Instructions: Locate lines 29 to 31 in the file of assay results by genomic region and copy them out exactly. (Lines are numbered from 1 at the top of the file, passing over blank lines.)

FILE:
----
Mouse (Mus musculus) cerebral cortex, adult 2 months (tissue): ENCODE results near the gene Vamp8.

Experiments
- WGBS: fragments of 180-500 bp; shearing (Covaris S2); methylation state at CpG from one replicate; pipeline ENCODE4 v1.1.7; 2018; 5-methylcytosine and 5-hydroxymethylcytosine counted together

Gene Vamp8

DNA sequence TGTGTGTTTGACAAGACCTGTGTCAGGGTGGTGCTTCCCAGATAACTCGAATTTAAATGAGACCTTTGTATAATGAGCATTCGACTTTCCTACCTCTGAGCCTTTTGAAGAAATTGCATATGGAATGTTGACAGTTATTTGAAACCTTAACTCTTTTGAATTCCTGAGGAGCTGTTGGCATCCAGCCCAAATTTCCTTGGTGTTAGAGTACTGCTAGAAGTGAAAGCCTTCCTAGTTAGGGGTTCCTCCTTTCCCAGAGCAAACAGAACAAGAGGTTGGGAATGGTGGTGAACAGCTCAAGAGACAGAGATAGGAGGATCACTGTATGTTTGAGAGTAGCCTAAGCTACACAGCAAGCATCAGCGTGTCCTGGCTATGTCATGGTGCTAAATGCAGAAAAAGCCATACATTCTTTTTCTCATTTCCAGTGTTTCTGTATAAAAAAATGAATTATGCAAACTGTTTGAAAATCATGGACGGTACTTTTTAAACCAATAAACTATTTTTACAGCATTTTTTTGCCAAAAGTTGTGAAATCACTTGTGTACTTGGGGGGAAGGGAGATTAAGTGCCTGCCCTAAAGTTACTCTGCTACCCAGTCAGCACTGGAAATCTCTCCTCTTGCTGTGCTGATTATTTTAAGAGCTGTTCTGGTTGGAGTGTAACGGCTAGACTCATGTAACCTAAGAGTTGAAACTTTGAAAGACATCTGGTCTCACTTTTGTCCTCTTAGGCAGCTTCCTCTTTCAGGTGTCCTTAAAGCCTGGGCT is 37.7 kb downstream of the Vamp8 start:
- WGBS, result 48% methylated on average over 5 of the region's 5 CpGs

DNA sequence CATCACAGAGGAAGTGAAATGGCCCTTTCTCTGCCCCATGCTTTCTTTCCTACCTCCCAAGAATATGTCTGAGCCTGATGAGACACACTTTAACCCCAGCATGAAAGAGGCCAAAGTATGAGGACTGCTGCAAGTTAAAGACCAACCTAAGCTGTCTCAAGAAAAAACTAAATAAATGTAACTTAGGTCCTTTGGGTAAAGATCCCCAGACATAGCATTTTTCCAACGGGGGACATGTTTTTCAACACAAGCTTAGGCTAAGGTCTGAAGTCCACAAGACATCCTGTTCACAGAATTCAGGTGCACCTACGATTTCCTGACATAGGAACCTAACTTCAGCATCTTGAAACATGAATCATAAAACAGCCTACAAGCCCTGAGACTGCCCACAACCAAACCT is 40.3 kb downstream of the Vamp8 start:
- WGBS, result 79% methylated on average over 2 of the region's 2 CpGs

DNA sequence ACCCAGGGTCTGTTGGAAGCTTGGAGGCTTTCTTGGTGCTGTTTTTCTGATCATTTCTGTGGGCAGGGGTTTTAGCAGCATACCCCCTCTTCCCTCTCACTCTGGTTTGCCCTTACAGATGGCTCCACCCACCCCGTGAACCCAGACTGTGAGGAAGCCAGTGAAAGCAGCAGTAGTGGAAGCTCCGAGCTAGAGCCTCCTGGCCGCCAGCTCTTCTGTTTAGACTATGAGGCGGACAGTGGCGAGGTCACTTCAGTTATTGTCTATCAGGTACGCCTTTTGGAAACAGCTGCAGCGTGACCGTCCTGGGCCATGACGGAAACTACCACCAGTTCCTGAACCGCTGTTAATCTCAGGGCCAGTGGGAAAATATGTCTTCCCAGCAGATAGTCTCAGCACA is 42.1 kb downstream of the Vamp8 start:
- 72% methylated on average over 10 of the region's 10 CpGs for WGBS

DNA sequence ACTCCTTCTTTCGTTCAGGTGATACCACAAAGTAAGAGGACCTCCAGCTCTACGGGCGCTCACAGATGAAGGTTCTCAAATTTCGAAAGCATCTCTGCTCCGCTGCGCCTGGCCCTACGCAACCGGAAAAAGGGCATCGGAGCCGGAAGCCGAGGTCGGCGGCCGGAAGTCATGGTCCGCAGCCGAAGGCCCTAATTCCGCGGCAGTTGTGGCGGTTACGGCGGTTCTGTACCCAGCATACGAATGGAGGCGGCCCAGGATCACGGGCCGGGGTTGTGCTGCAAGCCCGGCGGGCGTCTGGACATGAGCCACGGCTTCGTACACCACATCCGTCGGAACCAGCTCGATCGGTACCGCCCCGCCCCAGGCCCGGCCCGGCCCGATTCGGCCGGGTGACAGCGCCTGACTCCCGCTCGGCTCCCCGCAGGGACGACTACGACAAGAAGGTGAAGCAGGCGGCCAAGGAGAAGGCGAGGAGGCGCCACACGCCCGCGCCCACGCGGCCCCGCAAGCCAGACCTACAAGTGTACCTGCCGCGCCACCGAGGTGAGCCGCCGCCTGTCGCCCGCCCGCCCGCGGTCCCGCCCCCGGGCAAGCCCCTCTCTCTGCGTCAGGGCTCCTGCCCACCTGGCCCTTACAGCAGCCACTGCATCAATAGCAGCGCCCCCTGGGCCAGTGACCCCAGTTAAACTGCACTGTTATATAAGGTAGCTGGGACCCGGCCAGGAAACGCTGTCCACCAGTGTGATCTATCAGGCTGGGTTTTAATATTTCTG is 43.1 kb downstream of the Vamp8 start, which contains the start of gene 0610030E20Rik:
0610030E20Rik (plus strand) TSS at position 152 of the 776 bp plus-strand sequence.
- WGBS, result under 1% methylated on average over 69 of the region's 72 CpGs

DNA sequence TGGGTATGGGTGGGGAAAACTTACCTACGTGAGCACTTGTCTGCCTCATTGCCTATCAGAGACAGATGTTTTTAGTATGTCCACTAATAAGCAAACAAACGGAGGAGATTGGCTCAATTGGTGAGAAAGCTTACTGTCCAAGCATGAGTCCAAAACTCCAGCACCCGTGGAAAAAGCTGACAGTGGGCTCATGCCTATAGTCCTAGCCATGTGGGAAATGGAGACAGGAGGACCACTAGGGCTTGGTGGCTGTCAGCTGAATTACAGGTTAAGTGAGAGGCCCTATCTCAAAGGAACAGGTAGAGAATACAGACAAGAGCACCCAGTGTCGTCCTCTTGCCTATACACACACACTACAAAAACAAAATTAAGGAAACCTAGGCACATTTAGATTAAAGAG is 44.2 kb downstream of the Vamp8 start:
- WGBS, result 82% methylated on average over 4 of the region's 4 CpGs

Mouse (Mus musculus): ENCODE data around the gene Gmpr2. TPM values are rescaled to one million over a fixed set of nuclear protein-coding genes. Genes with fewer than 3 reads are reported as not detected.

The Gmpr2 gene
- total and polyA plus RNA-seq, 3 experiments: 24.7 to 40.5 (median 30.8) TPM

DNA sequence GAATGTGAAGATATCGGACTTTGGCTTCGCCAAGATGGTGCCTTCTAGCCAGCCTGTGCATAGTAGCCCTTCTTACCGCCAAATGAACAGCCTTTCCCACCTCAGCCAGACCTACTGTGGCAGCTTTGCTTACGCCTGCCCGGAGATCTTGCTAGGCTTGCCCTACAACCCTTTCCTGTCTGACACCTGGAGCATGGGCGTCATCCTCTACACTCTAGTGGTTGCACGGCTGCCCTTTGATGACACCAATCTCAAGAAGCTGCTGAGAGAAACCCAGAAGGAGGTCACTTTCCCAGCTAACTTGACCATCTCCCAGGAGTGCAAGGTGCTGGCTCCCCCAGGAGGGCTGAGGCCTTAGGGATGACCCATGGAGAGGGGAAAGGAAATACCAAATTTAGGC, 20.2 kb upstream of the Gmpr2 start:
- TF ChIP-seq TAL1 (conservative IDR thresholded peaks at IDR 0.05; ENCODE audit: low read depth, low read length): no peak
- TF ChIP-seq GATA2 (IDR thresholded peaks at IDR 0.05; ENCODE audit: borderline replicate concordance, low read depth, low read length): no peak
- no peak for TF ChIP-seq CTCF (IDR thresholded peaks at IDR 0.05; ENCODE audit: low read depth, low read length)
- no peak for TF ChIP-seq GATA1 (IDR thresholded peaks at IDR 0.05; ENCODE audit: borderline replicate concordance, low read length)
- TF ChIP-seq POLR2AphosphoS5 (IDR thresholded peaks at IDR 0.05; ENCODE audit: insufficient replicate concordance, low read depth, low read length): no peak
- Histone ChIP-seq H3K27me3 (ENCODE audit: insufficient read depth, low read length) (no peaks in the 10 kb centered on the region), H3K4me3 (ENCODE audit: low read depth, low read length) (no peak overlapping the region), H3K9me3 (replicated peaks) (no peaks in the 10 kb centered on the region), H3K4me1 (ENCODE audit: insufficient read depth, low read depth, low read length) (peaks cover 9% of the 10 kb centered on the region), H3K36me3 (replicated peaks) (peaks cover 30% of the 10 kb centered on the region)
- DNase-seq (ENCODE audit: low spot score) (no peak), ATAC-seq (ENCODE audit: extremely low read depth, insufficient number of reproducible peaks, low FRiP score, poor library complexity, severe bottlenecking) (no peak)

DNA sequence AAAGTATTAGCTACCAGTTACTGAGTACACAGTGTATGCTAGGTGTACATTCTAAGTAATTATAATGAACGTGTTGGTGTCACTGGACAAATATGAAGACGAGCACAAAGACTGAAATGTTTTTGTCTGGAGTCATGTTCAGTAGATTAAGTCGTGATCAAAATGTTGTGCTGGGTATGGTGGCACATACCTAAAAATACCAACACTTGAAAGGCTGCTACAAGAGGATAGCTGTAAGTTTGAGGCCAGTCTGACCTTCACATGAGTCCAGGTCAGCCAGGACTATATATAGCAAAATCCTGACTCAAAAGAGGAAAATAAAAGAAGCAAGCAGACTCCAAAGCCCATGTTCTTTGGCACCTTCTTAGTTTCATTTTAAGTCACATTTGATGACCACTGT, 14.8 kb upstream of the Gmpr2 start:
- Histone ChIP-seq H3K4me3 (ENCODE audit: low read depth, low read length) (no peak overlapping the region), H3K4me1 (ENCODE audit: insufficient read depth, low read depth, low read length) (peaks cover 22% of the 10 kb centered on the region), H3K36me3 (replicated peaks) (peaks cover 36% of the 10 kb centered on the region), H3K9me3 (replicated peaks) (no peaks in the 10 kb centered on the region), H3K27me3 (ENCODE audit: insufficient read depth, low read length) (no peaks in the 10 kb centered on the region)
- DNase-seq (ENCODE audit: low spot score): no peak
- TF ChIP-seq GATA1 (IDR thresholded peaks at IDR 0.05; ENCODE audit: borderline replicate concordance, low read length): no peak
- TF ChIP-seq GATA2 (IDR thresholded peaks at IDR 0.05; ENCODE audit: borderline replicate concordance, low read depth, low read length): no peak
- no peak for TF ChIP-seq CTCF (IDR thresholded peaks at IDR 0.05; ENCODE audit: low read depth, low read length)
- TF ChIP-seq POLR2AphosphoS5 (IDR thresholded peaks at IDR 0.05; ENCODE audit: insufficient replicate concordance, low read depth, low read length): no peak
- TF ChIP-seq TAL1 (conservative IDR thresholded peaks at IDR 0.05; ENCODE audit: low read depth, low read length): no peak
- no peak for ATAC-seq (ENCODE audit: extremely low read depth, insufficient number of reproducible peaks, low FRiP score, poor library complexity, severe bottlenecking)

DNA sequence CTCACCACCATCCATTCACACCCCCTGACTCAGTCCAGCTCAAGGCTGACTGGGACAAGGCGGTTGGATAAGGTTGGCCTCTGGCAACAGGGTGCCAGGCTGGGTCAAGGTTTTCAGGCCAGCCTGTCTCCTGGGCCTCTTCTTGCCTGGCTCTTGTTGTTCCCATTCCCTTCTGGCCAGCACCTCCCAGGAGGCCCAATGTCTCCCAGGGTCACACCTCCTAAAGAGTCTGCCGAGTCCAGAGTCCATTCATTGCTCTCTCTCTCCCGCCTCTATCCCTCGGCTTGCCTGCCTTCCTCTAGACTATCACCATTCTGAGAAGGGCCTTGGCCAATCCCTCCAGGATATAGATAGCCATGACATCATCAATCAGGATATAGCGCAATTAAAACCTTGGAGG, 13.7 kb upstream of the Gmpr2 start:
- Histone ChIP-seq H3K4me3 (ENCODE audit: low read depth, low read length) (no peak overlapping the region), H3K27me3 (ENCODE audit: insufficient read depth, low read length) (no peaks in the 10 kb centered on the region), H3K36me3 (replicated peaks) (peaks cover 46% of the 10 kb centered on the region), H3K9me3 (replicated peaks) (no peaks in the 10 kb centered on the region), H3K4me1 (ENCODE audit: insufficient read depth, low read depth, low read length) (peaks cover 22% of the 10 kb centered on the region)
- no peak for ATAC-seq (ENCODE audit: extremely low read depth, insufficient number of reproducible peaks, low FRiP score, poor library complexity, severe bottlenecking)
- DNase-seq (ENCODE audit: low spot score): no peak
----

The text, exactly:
- DNase-seq (ENCODE audit: low spot score): no peak
- TF ChIP-seq GATA1 (IDR thresholded peaks at IDR 0.05; ENCODE audit: borderline replicate concordance, low read length): no peak
- TF ChIP-seq GATA2 (IDR thresholded peaks at IDR 0.05; ENCODE audit: borderline replicate concordance, low read depth, low read length): no peak